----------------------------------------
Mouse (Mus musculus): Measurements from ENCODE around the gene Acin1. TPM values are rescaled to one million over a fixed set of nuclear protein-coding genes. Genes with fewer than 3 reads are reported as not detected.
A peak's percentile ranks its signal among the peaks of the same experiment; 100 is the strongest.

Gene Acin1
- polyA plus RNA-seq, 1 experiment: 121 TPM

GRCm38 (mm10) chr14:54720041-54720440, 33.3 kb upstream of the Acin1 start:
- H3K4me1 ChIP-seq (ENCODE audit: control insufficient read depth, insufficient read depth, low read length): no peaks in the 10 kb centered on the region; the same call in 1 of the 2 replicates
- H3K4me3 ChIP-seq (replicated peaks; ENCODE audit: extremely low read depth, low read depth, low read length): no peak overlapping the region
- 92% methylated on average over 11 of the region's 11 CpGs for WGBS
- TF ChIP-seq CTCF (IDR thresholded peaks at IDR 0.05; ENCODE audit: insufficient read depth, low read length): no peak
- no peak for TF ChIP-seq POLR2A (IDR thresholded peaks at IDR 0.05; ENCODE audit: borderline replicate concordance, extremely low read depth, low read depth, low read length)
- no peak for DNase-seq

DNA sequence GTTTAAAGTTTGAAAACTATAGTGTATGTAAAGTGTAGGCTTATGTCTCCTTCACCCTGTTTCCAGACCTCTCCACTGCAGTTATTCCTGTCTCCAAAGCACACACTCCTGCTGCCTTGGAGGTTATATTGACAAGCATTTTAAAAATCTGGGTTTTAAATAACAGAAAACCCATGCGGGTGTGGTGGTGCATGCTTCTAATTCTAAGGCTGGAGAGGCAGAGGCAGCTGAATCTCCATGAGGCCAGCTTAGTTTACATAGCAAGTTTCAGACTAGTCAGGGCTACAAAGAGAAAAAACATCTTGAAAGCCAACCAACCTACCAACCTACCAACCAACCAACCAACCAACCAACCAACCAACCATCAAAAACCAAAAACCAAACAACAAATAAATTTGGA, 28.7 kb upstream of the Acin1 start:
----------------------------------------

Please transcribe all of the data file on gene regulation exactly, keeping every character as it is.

Mouse (Mus musculus): Measurements from ENCODE around the gene Acin1. TPM values are rescaled to one million over a fixed set of nuclear protein-coding genes. Genes with fewer than 3 reads are reported as not detected.
A peak's percentile ranks its signal among the peaks of the same experiment; 100 is the strongest.

Gene Acin1
- polyA plus RNA-seq, 1 experiment: 121 TPM

GRCm38 (mm10) chr14:54720041-54720440, 33.3 kb upstream of the Acin1 start:
- H3K4me1 ChIP-seq (ENCODE audit: control insufficient read depth, insufficient read depth, low read length): no peaks in the 10 kb centered on the region; the same call in 1 of the 2 replicates
- H3K4me3 ChIP-seq (replicated peaks; ENCODE audit: extremely low read depth, low read depth, low read length): no peak overlapping the region
- 92% methylated on average over 11 of the region's 11 CpGs for WGBS
- TF ChIP-seq CTCF (IDR thresholded peaks at IDR 0.05; ENCODE audit: insufficient read depth, low read length): no peak
- no peak for TF ChIP-seq POLR2A (IDR thresholded peaks at IDR 0.05; ENCODE audit: borderline replicate concordance, extremely low read depth, low read depth, low read length)
- no peak for DNase-seq

DNA sequence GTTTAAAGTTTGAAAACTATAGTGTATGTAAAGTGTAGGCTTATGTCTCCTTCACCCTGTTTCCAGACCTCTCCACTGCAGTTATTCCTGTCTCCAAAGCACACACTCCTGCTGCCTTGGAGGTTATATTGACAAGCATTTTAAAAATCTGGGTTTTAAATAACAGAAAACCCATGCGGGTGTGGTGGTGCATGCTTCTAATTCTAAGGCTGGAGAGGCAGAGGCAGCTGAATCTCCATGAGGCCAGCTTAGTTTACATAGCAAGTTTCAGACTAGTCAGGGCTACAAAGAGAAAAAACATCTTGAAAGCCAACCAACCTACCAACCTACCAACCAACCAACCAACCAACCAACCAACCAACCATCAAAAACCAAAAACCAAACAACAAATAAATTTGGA, 28.7 kb upstream of the Acin1 start: